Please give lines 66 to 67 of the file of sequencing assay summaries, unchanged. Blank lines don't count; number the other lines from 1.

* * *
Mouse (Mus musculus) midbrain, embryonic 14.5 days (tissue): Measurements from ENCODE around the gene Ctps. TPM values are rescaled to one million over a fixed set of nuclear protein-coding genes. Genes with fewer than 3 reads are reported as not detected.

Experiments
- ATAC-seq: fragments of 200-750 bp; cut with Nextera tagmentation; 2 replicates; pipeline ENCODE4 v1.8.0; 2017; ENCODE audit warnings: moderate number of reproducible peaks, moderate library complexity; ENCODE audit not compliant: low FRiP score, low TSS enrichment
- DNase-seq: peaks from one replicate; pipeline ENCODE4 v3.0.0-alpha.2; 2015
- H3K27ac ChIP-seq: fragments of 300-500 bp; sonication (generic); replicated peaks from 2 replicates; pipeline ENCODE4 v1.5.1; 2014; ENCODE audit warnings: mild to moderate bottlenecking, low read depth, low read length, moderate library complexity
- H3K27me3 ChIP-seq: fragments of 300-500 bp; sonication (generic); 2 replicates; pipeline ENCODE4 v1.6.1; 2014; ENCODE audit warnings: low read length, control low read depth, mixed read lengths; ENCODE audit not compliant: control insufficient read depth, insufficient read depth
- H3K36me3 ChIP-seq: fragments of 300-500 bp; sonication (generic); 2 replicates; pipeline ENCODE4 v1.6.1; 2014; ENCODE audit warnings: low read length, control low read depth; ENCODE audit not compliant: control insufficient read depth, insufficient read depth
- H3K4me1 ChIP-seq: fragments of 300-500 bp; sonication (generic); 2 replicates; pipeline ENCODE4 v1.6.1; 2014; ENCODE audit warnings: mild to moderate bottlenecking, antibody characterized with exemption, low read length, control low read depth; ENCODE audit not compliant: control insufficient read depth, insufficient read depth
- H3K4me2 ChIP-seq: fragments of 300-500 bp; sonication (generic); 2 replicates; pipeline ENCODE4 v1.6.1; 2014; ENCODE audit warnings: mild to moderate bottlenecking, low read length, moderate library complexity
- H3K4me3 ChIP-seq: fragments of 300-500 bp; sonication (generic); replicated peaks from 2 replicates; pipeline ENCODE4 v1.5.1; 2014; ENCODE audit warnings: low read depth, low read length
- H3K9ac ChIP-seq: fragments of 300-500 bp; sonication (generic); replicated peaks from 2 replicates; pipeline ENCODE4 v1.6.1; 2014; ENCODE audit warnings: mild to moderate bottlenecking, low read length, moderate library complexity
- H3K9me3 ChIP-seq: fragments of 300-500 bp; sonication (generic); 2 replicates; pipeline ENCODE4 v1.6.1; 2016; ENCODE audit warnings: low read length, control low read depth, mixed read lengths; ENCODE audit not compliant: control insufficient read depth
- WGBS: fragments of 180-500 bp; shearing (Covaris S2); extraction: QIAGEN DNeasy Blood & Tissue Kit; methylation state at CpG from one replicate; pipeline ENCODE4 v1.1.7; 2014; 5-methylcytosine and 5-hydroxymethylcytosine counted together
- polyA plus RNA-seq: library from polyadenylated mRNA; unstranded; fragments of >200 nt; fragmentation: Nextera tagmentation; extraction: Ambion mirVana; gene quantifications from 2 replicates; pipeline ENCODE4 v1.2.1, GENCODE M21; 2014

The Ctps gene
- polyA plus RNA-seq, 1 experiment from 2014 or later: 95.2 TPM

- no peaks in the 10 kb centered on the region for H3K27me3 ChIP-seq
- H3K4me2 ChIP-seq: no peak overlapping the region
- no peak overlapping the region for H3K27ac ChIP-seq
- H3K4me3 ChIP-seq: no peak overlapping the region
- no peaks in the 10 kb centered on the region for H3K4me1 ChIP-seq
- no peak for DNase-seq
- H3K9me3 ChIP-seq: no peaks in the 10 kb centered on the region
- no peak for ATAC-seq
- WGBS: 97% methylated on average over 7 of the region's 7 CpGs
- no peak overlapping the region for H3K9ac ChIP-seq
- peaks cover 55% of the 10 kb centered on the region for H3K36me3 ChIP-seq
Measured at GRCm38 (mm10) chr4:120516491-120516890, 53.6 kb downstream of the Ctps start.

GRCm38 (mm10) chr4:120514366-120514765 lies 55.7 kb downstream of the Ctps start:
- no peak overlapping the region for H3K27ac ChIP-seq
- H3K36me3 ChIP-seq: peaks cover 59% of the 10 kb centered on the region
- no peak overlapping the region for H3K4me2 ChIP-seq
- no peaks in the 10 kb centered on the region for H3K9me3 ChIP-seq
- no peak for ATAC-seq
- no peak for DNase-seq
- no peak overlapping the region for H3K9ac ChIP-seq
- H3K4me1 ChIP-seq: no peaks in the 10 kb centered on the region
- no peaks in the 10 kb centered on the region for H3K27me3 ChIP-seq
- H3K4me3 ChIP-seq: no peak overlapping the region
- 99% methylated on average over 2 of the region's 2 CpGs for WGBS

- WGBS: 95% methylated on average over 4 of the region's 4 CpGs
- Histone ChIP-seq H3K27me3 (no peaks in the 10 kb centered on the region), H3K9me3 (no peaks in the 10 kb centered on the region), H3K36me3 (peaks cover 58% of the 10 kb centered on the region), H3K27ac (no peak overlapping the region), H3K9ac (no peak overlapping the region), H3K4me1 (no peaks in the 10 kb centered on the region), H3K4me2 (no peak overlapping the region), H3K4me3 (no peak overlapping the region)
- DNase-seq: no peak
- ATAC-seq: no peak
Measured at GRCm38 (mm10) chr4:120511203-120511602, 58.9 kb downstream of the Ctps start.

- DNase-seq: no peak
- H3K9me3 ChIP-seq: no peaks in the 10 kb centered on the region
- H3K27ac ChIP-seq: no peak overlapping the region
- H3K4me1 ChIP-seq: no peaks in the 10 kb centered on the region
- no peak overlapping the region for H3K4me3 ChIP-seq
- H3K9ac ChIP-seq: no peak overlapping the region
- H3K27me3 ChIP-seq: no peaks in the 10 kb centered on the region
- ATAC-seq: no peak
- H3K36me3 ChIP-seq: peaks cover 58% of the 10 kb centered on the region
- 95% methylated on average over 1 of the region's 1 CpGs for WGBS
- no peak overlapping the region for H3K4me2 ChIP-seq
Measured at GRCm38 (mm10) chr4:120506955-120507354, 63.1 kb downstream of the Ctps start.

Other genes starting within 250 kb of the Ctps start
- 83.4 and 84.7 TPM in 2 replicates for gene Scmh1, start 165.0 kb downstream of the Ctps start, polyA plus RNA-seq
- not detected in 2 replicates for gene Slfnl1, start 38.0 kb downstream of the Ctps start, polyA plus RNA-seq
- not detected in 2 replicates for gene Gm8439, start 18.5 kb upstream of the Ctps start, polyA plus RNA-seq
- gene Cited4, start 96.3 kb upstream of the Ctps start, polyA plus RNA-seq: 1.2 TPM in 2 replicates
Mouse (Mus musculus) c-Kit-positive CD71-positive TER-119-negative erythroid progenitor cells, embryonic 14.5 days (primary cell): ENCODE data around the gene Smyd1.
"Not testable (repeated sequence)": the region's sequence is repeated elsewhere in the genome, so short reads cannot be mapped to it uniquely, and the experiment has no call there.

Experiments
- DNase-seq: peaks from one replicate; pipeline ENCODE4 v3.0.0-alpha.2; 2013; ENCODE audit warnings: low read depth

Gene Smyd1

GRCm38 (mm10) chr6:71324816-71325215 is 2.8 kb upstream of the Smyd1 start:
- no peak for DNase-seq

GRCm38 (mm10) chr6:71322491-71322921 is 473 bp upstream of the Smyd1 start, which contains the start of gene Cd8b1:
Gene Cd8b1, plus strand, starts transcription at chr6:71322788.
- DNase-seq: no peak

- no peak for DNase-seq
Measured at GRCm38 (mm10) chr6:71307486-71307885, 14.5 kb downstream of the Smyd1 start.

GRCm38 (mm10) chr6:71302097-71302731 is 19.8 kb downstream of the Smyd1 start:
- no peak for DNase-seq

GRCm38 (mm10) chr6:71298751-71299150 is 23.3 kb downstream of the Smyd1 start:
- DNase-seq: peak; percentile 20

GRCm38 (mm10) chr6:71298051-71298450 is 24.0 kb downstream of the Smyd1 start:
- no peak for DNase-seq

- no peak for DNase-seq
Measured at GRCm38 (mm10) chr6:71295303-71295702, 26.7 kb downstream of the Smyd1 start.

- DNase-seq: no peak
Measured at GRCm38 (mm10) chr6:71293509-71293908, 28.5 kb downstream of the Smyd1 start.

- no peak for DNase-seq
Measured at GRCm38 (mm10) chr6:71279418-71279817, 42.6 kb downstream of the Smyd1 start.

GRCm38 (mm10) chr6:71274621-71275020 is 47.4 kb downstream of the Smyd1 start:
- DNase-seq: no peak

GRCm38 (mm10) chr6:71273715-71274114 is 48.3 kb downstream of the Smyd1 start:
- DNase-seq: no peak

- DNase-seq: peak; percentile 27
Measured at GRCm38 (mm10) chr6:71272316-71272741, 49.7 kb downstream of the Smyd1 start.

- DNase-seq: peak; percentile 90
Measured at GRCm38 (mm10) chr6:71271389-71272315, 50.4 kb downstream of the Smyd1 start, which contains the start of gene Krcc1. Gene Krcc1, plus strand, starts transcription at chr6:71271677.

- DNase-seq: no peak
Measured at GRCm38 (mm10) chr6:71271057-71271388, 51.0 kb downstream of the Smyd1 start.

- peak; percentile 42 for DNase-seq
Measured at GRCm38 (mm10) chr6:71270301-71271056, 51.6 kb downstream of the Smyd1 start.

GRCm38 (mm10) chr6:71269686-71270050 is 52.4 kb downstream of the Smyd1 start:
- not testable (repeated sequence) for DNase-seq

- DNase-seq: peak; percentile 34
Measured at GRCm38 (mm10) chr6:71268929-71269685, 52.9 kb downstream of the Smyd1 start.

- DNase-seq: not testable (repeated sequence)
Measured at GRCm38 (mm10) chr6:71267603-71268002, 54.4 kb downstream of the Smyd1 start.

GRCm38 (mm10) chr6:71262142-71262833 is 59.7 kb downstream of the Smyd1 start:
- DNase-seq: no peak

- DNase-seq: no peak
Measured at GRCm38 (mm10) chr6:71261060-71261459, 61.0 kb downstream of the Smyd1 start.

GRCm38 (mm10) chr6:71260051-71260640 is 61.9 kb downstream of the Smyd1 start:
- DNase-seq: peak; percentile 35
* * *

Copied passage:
- DNase-seq: peaks from one replicate; pipeline ENCODE4 v3.0.0-alpha.2; 2013; ENCODE audit warnings: low read depth

Gene Smyd1